The caliph’s demise

Aasiq Ali al abizz had four wives.

They were aged 14, 15, 16 and 17. He always maintained his wife list in that order. As each aged one year, the 14-year-old slot was refilled, and the one reaching her 18th birthday was retired.

Retirement for the oldest went like this: She was stoned, chopped up into little pieces, sautéed in leftover olive oil, mixed with diced dates and mashed pomegranates and fed to ravenous pigs.

This retirement was, naturally, not revealed to the wives beforehand.

He liked surprises.

Aasiq Ali al abizz was 83 years old and not as fit as he once was, back when he had 32 wives, but even then the retirement process was the same, and so were the ages. There simply were eight wives in each age slot.

camelThe Prophet, of course, promised 72 virgins after death, but Aasiq Ali al abizz was an impatient man, so he enjoyed a new virgin every year, knowing that on his death he would have plenty more.

Aasiq Ali al abizz’s stretch of desert, that which he called his kingdom, by pure luck, abutted the Land of the Jews. On weekends he would lob SA-N-3 Goblet missiles over the border.

Aasiq Ali al abizz bought these from the Russians.

He did this for the pure joy of it, and to please the Prophet. Perhaps a few extra virgins would await him over the rainbow.

Virgin gravy.

He kept the missile fire to a minimum because it was best not to stir the Jews up excessively. They were very tough customers.

But Aasiq Ali al abizz knew Obama had his back.

All told, Aasiq Ali al abizz led a sweet life. Between the four wives and weekend missiles to the Jews, he oversaw his camel flock, his 18 oases, his tents, his rugs, the stonings of other men’s wives, and daily feasts of hurmah, tuffah, dajaj, lahem kharouf and the occasional samak.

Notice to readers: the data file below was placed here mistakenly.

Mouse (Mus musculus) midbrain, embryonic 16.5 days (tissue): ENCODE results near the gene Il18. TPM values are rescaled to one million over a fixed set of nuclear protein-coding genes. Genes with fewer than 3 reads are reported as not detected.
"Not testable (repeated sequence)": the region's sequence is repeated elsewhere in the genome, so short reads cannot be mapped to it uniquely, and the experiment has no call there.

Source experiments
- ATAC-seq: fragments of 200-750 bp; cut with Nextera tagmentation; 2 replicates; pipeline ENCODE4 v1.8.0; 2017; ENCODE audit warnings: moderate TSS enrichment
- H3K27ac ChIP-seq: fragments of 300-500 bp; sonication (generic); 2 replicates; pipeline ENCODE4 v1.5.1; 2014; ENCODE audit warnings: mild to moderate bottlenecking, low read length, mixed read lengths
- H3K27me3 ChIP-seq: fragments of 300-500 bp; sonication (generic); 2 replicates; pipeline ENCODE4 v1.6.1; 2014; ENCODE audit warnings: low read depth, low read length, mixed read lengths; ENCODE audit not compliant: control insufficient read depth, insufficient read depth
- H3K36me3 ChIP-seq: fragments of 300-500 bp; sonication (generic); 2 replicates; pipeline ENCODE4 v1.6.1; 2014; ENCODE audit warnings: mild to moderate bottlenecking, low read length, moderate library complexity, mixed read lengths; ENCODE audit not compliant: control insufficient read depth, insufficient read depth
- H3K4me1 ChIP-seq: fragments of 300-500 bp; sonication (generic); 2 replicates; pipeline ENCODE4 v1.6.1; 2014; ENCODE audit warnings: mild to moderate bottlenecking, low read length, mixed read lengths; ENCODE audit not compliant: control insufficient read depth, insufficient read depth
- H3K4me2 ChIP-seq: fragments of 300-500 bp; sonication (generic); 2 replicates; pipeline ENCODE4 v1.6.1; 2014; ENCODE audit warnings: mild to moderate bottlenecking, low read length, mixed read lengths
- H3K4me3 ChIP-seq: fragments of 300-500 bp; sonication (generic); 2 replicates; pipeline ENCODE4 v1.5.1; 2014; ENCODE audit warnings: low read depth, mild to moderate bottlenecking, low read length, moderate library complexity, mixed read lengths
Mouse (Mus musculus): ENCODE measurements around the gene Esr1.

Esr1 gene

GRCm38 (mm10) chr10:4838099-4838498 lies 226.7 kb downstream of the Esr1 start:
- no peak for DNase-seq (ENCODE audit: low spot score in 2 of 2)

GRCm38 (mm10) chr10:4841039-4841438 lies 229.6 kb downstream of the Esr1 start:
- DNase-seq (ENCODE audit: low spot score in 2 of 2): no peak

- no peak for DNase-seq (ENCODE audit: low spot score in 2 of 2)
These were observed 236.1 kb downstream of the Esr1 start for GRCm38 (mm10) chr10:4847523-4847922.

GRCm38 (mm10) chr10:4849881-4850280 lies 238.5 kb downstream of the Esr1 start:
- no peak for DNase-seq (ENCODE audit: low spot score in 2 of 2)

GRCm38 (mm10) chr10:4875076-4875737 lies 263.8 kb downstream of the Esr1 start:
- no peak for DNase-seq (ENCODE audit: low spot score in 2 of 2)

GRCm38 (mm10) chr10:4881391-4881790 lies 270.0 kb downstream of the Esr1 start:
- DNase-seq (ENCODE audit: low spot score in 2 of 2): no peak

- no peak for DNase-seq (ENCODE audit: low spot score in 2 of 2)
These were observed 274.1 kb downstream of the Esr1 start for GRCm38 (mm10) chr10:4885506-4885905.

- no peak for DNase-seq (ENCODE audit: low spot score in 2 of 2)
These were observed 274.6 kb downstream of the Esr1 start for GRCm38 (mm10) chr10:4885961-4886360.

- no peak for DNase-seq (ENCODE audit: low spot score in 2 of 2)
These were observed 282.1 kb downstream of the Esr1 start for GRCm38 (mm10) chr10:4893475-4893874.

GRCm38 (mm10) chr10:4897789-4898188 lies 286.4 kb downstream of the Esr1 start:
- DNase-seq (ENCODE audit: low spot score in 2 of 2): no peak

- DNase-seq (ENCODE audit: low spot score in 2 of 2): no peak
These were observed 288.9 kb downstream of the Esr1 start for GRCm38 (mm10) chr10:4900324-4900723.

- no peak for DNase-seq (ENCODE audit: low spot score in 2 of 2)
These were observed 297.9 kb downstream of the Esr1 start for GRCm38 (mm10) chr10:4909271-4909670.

But one day he died.

On that day he was naked atop his eldest bride on a massive rug of multicolors just 24 hours before her 18th birthday, and he was relishing the thought of her impending retirement celebration.

Suddenly, he opened his eyes on the far side. Instead of dozens of virgins and dripping honey, he saw nothing. All was black, but there was a sound.

It was the sound of desert wolves, and they were coming closer.

In the darkness, something snarled and bit deep into his leg.

It was no virgin.

Seasons collide

Where can you close your eyes and hear a pig, horse, calf, goat, wind chime, priest and a band making music noise?

Sitting on my yard patio, feet up, under the umbrella. That’s where.

frondIt’s been too chilly of late to sit out there, even at midday, but it was different yesterday. It was nice, neither hot nor cold, but just right. Like the baby bear’s porridge.

The animals are the neighbors’. The wind chime is mine. The priest was droning Mass from a block away while the little band of musicians stood outside the church door, blowing racket and swilling beer.

Offending the Virgin.

There was a breeze, and occasionally I heard birds brawling in their water bowl just a few feet behind me. Why can’t they just all get along?

The sensation was that the seasons were colliding. Spring was stepping in the front door while Winter snuck out the rear window.

* * * *

(Note: It was only after writing this item yesterday that I noticed that today is the first day of Spring, just another example of the ongoing serendipity sailing through our existence.)